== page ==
This article includes a list of references, related reading or external links, but its sources remain unclear because it lacks inline citations. Please help to improve this article by introducing more precise citations. (December 2012) (Learn how and when to remove this template message)
Naselle Air Force Station
Air Defense Command.png
Part of Air Defense Command (ADC)
Naselle AFS is located in Washington (state)
Naselle AFS
Naselle AFS
Location of Naselle AFS, Washington
Coordinates46°25′19″N 123°47′53″W / 46.42194°N 123.79806°W / 46.42194; -123.79806 (Naselle AFS P-57)Coordinates: 46°25′19″N 123°47′53″W / 46.42194°N 123.79806°W / 46.42194; -123.79806 (Naselle AFS P-57)
TypeAir Force Station
Site information
Controlled by United States Air Force
Site history
In use1950–1966
Garrison information
Garrison759th Aircraft Control and Warning Squadron
Map all coordinates using: OpenStreetMap  Download coordinates as: KML

Naselle Air Force Station (ADC ID: P-57, NORAD ID: Z-57) is a closed United States Air Force General Surveillance Radar station. It is located 3.9 miles (6.3 km) north of Naselle, Washington. It was decommissioned by the Air Force in 1966 and later used for commercial and recreational uses.


Naselle Air Force Station was one of twenty-eight stations built as part of the second segment of the Air Defense Command permanent radar network. Prompted by the start of the Korean War, on July 11, 1950, the Secretary of the Air Force asked the Secretary of Defense for approval to expedite construction of the permanent network. Receiving the Defense Secretary's approval on July 21, the Air Force directed the Corps of Engineers to proceed with construction at the site. The radars being located on a mountain peak about 4 miles north of Naselle, Washington; the station and support facilities being located at the base of the mountain. Some of the original buildings still stand and are part of Naselle Youth Camp, a state operated forestry camp for juvenile inmates.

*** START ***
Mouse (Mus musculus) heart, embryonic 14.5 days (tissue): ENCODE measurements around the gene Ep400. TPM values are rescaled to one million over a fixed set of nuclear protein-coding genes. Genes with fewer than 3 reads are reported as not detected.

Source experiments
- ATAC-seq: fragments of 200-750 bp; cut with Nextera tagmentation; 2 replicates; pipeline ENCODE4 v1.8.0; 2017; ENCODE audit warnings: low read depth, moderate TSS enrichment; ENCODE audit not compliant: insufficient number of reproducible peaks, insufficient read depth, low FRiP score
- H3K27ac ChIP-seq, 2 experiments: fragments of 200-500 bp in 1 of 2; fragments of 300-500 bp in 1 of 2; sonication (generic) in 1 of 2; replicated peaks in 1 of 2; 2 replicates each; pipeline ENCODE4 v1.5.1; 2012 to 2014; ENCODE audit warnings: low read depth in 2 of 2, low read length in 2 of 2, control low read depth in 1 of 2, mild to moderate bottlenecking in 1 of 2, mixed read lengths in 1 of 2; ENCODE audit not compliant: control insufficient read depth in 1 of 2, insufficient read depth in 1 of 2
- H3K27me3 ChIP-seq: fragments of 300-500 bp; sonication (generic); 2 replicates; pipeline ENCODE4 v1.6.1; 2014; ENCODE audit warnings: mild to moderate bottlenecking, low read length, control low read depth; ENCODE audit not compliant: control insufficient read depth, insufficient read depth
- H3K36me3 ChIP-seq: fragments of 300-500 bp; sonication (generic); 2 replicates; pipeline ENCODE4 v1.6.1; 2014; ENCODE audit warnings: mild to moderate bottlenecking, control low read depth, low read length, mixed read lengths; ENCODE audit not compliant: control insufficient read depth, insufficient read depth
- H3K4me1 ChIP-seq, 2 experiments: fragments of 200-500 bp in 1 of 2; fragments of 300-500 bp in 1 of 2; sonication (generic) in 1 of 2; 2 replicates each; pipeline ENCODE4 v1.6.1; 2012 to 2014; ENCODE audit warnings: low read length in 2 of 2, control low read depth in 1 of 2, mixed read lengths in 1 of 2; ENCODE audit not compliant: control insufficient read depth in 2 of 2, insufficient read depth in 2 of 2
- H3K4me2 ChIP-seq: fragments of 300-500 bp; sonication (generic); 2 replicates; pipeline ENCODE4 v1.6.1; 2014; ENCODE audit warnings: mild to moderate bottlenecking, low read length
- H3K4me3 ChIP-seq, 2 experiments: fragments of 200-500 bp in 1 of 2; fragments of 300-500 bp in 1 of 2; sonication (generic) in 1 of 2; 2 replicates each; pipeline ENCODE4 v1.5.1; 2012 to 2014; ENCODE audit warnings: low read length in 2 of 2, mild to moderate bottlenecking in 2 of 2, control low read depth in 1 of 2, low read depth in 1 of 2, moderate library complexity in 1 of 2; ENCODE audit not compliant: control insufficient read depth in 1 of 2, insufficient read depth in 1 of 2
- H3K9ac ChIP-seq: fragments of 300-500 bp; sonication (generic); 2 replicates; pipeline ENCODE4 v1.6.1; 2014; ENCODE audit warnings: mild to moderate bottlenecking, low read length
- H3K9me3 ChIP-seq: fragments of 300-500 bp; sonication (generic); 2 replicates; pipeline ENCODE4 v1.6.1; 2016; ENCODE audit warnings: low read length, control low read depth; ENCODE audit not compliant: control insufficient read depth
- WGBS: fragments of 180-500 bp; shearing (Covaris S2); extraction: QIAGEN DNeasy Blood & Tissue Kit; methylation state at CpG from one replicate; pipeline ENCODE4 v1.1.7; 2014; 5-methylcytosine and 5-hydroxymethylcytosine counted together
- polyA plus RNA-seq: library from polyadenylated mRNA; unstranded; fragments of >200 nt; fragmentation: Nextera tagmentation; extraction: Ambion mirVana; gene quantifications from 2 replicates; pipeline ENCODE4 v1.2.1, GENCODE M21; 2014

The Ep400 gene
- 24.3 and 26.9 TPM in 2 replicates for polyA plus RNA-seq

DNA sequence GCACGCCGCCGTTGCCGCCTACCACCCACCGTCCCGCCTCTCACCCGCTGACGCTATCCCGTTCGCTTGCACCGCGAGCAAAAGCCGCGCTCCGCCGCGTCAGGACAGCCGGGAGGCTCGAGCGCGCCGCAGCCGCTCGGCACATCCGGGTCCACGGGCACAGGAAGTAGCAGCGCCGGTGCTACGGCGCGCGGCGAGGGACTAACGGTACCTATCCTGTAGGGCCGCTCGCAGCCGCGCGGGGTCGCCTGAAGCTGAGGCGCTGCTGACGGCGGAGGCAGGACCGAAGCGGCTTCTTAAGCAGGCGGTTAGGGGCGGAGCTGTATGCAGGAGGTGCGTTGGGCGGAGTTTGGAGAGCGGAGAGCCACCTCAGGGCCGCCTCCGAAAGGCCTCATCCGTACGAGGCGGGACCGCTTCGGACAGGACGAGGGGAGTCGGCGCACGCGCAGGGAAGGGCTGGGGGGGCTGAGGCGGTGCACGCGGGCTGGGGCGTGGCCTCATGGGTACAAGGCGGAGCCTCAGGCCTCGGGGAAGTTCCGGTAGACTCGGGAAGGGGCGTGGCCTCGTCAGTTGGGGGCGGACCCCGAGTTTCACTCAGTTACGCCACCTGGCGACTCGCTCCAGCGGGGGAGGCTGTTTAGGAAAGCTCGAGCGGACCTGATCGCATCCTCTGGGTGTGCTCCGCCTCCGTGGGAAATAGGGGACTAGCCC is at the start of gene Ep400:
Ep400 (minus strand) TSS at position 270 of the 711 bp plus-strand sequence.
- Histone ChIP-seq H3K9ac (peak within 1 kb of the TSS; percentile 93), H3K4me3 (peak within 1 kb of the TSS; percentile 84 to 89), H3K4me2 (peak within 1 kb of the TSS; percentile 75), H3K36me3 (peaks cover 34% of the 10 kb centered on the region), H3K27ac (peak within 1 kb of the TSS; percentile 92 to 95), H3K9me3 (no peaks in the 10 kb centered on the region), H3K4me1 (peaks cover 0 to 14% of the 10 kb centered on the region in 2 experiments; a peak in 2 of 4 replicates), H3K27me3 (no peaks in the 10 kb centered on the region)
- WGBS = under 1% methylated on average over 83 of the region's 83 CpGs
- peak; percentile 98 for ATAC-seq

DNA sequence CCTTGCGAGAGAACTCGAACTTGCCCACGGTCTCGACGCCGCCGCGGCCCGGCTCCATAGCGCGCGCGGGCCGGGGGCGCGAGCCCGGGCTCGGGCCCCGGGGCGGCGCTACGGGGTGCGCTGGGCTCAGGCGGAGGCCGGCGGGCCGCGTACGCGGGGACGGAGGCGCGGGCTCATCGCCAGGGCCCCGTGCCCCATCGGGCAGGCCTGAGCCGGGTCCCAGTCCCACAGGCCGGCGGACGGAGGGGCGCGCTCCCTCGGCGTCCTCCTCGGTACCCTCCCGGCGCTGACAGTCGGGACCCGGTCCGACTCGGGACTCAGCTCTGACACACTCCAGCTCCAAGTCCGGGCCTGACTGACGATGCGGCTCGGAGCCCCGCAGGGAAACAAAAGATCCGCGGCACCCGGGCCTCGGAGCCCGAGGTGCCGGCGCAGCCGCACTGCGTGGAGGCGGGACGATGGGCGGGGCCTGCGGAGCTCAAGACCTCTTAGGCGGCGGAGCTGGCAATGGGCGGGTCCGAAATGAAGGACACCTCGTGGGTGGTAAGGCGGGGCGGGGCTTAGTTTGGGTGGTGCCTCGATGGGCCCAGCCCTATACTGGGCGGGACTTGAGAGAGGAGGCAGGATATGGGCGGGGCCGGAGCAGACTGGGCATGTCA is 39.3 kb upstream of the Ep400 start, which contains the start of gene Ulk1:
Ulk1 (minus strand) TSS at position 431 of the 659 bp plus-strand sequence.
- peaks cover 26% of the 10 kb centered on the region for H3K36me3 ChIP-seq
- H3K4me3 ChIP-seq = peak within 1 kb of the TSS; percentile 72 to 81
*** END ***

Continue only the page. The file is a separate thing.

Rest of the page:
The 759th Aircraft Control and Warning Squadron (AC&W Sq) was assigned to Naselle AFS on 27 November 1950. The squadron began operating AN/FPS-3 long-range search and AN/FPS-5 height-finder radars, which allowed for the closing of the temporary Lashup Radar Network sites at Fort Stevens, Oregon (L-36), and Pacific Beach, Washington (L-35), which had been operated beginning in September 1950. Initially the station functioned as a Ground-Control Intercept (GCI) and warning station. As a GCI station, the squadron's role was to guide interceptor aircraft toward unidentified intruders picked up on the unit's radar scopes.

In 1955 an AN/FPS-8 search radar was placed on the site, and subsequently converted to and redesignated as an AN/GPS-3. In 1958 the 759th AC&W Sq began operating an AN/FPS-20 search radar, as well as AN/FPS-6 and AN/FPS-6A height-finder radars. In 1962 the AN/FPS-20 was upgraded to become an AN/FPS-67 radar.

In February 1960 Naselle AFS joined the Semi Automatic Ground Environment (SAGE) system, feeding data to DC-12 at McChord AFB, Washington. After joining, the squadron was redesignated as the 759th Radar Squadron (SAGE) on 1 April. The radar squadron provided information 24/7 the SAGE Direction Center where it was analyzed to determine range, direction altitude speed and whether or not aircraft were friendly or hostile. On 31 July 1963, the site was redesignated as NORAD ID Z-57. In 1965 an AN/FPS-26A height-finder was added to the site. The AN/FPS-6A was retired in early 1966.

Naselle Air Force Station was closed on 30 June 1966 due to budget reductions, and the squadron was inactivated. Today, the radar site is now a commercial transmitter site. The original Air Force station facilities (Lashup site) have been incorporated into the Fort Stevens Historic Site, the latter converted into Washington State operated Naselle Youth Camp.

Air Force units and assignments

Emblem of the 759th Radar Squadron
Emblem of the 759th Radar Squadron


Activated at Naselle AFS on 27 November 1950
Redesignated 759th Radar Squadron on 1 April 1960
Inactivated on 25 June 1966


See also


Public Domain This article incorporates public domain material from the Air Force Historical Research Agency website